Ys=Rssin(ϕ0),(27)
where Rsand ϕ0are given by formulas (4) and (5) with δ+=δ.
We follow t h e s a m e p r ocedure show n a bov e a n d t a k e
into account small perturbations (δX,δY"1) around the
solutions (X,Y). Linearizing and using relations (4) and (5),
we get the dynamical system
˙
!δX
δY"=!−µ+γ−R2
s#γ2−µ2/γν+R2
s(2γ−µ)/γ+∂xx
−ν−R2
s(2γ+µ)/γ−∂xx −µ−γ+R2
s#γ2−µ2/γ"!δX
δY".(28)
This system (28) yields results similar to those already
observed using the polar representation.
III. PHASE SHIELDING SOLITON IN PHYSICAL
SYSTEMS
In Sec. Iwe emphasized the universality of the PDNLS
equation. Through an amplitude equation approach it can be
shown that the equation is present in different physical systems.
Based of this statement, one expects that results obtained in
this context can be transposed to the original systems. In the
following section we conduct numerical studies in an easy
plane ferromagnetic system in order to explore the observation
of PSS solutions in such a system.
A. Forced magnetic wire
Solitons in magnetism have been intensively studied in
past decades due to their possible technological applications.
It is known that an easyplane ferromagnetic spin chain in
the presence of both a constant and a timeperiodic external
magnetic ﬁeld perpendicular to the hard axis exhibits localized
structures. Such structures are commonly refer to as localized
precession states in a forced magnetic wire. Furthermore,
experimental realizations of the model have been already
achieved [29,30].
The forced magnetic wire is described phenomenologically
by the LandauLifshitzGilbert (LLG) equation. Following
an amplitude equation approach, it can be proved that, in
the quasireversible limit, the system can be described by
the parametrically driven and damped nonlinear Schr¨
odinger
equation [16].
Let us consider a onedimensional anisotropic Heisenberg
ferromagnetic chain formed by Nclassical spins or a magnetic
moment subject to an external magnetic ﬁeld. The direction of
the chain is described by the zcoordinate ˆ
z=(0,0,1) and the
external magnetic ﬁeld is orthogonal to this direction, denoted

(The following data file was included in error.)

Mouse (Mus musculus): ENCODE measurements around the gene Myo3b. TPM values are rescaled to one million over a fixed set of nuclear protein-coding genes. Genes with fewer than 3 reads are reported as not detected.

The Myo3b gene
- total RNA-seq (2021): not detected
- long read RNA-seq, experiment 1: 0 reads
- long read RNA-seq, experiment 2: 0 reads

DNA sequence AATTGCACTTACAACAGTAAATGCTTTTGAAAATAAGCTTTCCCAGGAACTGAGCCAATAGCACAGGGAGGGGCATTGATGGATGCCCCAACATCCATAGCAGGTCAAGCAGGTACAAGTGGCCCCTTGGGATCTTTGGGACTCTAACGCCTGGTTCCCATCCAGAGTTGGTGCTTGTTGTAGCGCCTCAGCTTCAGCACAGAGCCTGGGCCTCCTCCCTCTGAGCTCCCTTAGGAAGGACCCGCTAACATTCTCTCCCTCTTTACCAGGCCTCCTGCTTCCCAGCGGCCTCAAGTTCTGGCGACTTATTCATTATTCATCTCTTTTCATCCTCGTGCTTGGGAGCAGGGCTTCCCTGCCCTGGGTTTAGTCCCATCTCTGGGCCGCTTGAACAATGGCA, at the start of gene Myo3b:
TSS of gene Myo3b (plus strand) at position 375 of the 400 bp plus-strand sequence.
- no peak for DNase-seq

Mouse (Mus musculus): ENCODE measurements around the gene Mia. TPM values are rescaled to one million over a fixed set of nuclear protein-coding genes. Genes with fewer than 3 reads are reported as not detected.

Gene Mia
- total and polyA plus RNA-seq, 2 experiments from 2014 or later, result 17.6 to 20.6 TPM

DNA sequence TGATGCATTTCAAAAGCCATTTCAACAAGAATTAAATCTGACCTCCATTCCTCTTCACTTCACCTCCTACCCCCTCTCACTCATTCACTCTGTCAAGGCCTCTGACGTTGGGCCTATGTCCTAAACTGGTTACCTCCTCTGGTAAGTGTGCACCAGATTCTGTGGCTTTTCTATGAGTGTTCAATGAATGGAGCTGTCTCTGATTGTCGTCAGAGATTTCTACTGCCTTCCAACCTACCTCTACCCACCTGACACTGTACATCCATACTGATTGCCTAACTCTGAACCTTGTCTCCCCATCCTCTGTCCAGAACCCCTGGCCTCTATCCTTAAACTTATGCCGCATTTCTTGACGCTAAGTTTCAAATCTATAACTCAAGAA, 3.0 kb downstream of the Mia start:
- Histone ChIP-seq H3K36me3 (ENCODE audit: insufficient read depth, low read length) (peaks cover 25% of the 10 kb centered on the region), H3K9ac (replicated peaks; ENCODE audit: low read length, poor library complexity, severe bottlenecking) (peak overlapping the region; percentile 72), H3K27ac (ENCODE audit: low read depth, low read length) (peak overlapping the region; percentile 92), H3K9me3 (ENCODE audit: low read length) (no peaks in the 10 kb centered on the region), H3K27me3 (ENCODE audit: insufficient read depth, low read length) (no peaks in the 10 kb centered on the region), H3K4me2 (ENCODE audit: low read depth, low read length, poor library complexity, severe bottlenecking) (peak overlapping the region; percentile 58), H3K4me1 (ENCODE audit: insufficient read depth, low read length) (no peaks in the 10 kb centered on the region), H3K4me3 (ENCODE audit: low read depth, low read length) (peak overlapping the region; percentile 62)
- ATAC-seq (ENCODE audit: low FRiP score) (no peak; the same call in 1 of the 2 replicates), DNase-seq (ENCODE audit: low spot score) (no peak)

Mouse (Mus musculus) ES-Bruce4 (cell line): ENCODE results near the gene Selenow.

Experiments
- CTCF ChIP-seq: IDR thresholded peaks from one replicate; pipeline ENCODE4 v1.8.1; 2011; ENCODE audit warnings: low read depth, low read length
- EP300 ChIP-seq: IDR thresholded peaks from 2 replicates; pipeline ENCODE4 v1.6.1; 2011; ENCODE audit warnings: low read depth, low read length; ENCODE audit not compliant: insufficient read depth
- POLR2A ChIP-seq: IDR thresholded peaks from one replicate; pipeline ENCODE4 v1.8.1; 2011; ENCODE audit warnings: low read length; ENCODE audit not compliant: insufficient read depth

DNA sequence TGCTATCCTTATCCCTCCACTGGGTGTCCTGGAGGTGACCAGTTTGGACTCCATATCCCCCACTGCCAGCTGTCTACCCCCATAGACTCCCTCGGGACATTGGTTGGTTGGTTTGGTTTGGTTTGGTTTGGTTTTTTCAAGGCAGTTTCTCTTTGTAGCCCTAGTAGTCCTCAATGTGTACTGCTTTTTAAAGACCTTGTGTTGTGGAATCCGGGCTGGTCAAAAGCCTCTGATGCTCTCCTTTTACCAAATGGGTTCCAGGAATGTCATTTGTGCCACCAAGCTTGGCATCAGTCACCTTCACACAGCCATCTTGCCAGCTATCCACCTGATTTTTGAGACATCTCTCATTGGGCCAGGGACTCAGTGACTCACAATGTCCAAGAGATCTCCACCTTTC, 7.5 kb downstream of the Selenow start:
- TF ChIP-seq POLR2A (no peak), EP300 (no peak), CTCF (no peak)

by ˆ
x=(1,0,0).
When the quantum effects are small enough, the vector
Sican be treated as a classical spin or a magnetic moment
[16]. According to this latter assumption, the dynamics of the
magnetic moment Siis governed by ˙
Si=−γSi×(∂H/∂Si),
where γis the gyromagnetic constant and the Hamiltonian H
has the form
H=−J
N
$
i=1
SiSi+1+2D
N
$
i=1%Sz
i&2−gµHx
N
$
i=1
Sx
i.(29)
Here Jis the exchange coupling constant and Hxand D
stand for the external magnetic ﬁeld and the anisotropy energy,
respectively.
To study the continuum limit of this set of ordinary
differential equations, which accounts for a magnetic wire,
we can assume that
Si(t)→S(z,t)(30)
and
Jdz
2
γ−1!Si+1−2Si+Si−1
dz2"→lex∂2
zS(z,t),(31)
where lex denotes the characteristic interaction length. More
over, introducing a phenomenologically dissipative source,
the Gilbert damping, the motion of the magnetization ﬁeld is
governed by the wellknown LandauLifshitzGilbert equation
[31]
∂τM=M×[Mzz −β(M·ˆ
z)+He−α∂τM],(32)
where M≡S/Msstands for the unit vector of the magneti
zation and Msis the saturation magnetization. We have also
introduce the normalization {τ→γMst,β→4D/γ,He→
gµM/γMs}.Hereβ>0accountsfortheanisotropyconstant
(easyplane magnetization) and αthe damping parameter. For
several types of magnetic materials, this parameter is small
[31]. When the magnetic ﬁeld is time dependent, the above
model (32) is a timereversible system perturbed with injection
and dissipation of energy, i.e., a quasireversible system, as long
as this perturbation remains small.
As a result of the anisotropy and constant external ﬁeld
(He=H0ˆ
x), the natural equilibrium of the previous model
(32) corresponds to the magnetization ﬁeld lying in the
direction of the external magnetic ﬁeld M=ˆ
x. When spatial
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300 400 500 600 700 800
100
200
300
400
500
600
700
800
900 −0.15
−0.1
−0.05
0
0.05
0.1
0.15
Time
Space
mz (z,t)
y
z
x
(b)
(a)
FIG. 11. (Color online) (a) Schematic representation of a soliton in a onedimensional anisotropic ferromagnetic chain (magnetic wire).
(b) Spatiotemporal evolution of a soliton for L=1024, H0=4.800, β=0.200, h1=0.042, α=0.019, and ν=−0.030.
coupling is ignored, it is easy to show that the dynamics around
this equilibrium is described by a nonlinear oscillator with
natural frequency ω2
0=H0(β+H0)[16]. It is worth noting
that in Eq. (32) the magnetization components are proportional
to the external magnetic ﬁeld, which therefore acts as a
parametric forcing. Then if this ﬁeld combines a constant and
atimeperiodicpart(He=[H0+h1]ˆ
x,whereh1=%cos(ωt)
oscillates about twice the natural frequency, ω≡2(ω0+ν),
and νis the detuning parameter), the system exhibits a
parametric resonance at %2(β/4ω0)2=α2(H0+β/2)2+ν2
for small parameters {α,ν,H0,%}.Intheparameterspace
(%,ν), the region above this curve corresponds to the Arnold
tongue. Dynamically speaking, this resonance corresponds